Plain radiograph of right shoulder, showing subtle “snow capping” with increased subchondral density typical of early avascular bone necrosis.

Figure 3

 Magnetic resonance imaging scan of the right shoulder. T1 weighted image indicating loss of subchondral signal showing a geographic pattern corresponding to the “snow capping” seen on the plain radiograph.

Figure 4

 Magnetic resonance imaging scan of right shoulder. T2 weighted image, with fat suppression revealing early avascular bone necrosis changes. White area indicates subchondral oedema corresponding to the geographic pattern seen on plain radiographs.


Radiographic examination is not routine in assessing diving illness. However, when making a diagnosis one needs to exclude other causes, such as trauma, so as not to treat symptoms that do not origin from acute diving illness, thereby avoiding the expense and inconvenience of protracted recompression treatment. We identified evidence of ABN that accounted for the shoulder pain. The extent of the damage was striking in the light of the patient’s continued use of the limb, his occupation as a fireman, and pursuit of arduous physical sport.

The patient has no history or known medical causation of ABN other than hyperbaric exposure—for example, diabetes, steroid use, hyperlipidaemia, or trauma. He is a non-smoker, and consumes less than 15 units of alcohol a week. As an experienced diver, he was conducting sports dives to the limits of technology—that is, relatively deep dives using multiple gas mixtures rather than depth limiting air as the breathing medium. Although such deep diving practice is currently restricted to the more adventurous, advancements in technology and equipment are making such dives more commonplace.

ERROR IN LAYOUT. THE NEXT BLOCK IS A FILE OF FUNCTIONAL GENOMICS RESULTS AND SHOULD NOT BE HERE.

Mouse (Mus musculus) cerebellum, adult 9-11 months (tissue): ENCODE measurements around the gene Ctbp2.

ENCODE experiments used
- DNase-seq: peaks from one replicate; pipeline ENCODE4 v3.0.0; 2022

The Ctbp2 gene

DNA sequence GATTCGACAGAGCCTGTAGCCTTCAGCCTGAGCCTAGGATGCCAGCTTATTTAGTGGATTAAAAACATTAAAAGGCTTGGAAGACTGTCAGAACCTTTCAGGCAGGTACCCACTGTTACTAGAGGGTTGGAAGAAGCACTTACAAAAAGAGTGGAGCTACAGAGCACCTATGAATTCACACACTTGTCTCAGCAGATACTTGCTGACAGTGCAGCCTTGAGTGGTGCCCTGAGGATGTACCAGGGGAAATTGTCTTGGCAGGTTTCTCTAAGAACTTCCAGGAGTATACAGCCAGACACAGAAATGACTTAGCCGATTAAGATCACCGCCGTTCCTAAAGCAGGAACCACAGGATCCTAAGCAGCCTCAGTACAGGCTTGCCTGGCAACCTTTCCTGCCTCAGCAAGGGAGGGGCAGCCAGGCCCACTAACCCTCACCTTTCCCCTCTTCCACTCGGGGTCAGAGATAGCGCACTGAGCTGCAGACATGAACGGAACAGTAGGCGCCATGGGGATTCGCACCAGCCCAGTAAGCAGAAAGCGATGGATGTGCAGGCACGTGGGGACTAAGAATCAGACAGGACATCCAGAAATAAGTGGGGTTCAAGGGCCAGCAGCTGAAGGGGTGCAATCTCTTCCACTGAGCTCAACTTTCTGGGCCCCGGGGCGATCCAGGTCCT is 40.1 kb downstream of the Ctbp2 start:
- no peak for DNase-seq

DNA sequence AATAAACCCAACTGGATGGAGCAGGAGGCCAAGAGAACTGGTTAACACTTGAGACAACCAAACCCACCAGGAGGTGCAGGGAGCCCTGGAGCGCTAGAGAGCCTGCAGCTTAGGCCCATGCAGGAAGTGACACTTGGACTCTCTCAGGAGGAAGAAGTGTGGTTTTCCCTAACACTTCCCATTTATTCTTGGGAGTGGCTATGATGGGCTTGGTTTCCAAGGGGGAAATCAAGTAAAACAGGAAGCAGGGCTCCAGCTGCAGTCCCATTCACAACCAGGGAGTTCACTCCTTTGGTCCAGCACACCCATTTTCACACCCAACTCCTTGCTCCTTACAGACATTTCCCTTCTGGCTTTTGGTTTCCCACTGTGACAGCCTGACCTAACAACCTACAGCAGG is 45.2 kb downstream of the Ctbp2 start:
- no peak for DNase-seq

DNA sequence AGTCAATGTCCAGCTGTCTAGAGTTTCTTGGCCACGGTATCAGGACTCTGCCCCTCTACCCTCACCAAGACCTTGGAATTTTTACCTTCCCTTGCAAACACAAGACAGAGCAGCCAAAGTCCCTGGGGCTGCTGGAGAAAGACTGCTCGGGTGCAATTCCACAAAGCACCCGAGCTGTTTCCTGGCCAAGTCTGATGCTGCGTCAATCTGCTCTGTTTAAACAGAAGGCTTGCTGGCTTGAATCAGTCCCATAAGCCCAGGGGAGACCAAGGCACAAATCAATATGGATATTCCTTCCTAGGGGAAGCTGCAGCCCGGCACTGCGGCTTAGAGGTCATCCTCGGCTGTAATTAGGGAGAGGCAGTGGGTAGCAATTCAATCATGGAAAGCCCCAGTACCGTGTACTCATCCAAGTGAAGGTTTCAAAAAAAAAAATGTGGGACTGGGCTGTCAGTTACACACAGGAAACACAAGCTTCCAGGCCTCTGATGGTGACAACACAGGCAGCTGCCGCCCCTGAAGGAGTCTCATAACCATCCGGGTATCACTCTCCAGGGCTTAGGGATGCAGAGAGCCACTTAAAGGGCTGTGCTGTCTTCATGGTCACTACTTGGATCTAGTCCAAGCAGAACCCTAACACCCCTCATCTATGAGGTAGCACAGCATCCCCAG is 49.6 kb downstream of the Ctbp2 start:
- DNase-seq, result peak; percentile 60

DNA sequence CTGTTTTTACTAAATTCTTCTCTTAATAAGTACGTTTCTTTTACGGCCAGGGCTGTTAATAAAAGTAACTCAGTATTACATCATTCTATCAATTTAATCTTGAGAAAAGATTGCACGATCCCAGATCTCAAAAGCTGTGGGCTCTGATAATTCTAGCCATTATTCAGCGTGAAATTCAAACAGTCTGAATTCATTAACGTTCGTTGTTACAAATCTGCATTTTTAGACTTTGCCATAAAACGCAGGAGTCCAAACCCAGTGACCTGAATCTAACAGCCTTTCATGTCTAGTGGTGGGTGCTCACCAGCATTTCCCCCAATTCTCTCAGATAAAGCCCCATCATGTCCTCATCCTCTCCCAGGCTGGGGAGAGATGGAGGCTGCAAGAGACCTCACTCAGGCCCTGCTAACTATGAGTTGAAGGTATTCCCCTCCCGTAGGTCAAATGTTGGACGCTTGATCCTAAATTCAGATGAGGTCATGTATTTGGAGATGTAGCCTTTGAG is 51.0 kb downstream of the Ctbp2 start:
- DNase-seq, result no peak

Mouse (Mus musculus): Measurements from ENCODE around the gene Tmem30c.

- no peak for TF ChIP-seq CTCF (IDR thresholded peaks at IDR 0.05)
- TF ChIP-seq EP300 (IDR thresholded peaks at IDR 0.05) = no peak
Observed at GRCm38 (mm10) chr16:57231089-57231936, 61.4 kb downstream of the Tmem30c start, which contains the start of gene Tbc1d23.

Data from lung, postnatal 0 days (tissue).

ABN is a well documented hazard of pressurised tunnel work and to a lesser extent professional diving. It was first reported in 1911 by Bassoe.5 When associated with pressure exposure, it is often referred to as “dysbaric osteonecrosis” (DON). Ohta and Matsunga6 and Wade et al7 reported an incidence of DON greater than 50% in discrete populations of professional shell fishermen in Japan and Hawaii who conduct deep scuba dives. When it affects the articular surfaces of the joints, it can lead to disablement of the affected limb. Its initial presentation can be painless necrosis of the joint detectable only by MRI, radiography, or similar diagnostic tool. It can occur in divers and tunnel workers who have not reported experiencing acute DCI. There are only three previous case reports in the world literature of DON in amateur scuba divers.8–10 In one of the reports, the diver had a history of insulin dependent diabetes and joint trauma, thus detracting from hyperbaric exposure as the sole causation. DON is believed to result from inadequate decompression.11 There is convincing evidence that pathologically DON is the result of nitrogen and lipid emboli initiating a coagulation cascade in both tissue and the microcirculation of bone.12 There are reports of other “diving” related causes, including theories about the compression/decompression cycles. There is, however, little direct supporting evidence.13 DON can occur months or years after exposure to increased atmospheric pressure. It appears that only one pressure exposure is needed to trigger the condition.

Take home message

  • Diving related illness can present with chronic lesions as well as the paradigm of symptoms commonly referred to as the “bends”. Clinicians who examine divers for whatever reason should be aware of this old occupational hazard presenting in a new population who also appear to be at risk.

  • There have been no studies to establish the incidence and prevalence of this potentially disabling condition in amateur scuba divers. Epidemiological surveys are justified.

Wilmshurst14 reported that advancement of technology does not always advance the safety of sports divers. With increasingly modern equipment and changing life styles, amateur divers go deeper for longer, more often. Perhaps more worrying, amateur divers have a no (or low) risk perception of DON, a potentially disabling condition.